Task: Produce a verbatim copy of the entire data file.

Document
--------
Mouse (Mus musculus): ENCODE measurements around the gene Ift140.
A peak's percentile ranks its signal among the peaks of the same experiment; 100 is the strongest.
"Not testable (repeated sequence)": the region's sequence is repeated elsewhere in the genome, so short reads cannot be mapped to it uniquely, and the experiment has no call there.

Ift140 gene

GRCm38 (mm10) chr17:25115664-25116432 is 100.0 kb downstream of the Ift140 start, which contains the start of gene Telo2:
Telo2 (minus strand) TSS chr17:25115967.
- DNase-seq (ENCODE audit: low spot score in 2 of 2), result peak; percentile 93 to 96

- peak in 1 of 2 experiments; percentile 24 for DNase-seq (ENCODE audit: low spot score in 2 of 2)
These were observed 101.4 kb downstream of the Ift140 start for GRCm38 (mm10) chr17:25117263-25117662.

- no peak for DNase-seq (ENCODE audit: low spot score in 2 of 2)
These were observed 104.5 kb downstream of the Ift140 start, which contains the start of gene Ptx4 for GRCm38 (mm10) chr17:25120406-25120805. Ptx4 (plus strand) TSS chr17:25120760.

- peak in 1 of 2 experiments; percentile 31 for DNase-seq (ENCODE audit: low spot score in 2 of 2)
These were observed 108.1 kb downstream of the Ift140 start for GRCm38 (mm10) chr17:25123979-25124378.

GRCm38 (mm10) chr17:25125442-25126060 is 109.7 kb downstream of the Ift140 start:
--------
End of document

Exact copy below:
Mouse (Mus musculus): ENCODE measurements around the gene Ift140.
A peak's percentile ranks its signal among the peaks of the same experiment; 100 is the strongest.
"Not testable (repeated sequence)": the region's sequence is repeated elsewhere in the genome, so short reads cannot be mapped to it uniquely, and the experiment has no call there.

Ift140 gene

GRCm38 (mm10) chr17:25115664-25116432 is 100.0 kb downstream of the Ift140 start, which contains the start of gene Telo2:
Telo2 (minus strand) TSS chr17:25115967.
- DNase-seq (ENCODE audit: low spot score in 2 of 2), result peak; percentile 93 to 96

- peak in 1 of 2 experiments; percentile 24 for DNase-seq (ENCODE audit: low spot score in 2 of 2)
These were observed 101.4 kb downstream of the Ift140 start for GRCm38 (mm10) chr17:25117263-25117662.

- no peak for DNase-seq (ENCODE audit: low spot score in 2 of 2)
These were observed 104.5 kb downstream of the Ift140 start, which contains the start of gene Ptx4 for GRCm38 (mm10) chr17:25120406-25120805. Ptx4 (plus strand) TSS chr17:25120760.

- peak in 1 of 2 experiments; percentile 31 for DNase-seq (ENCODE audit: low spot score in 2 of 2)
These were observed 108.1 kb downstream of the Ift140 start for GRCm38 (mm10) chr17:25123979-25124378.

GRCm38 (mm10) chr17:25125442-25126060 is 109.7 kb downstream of the Ift140 start: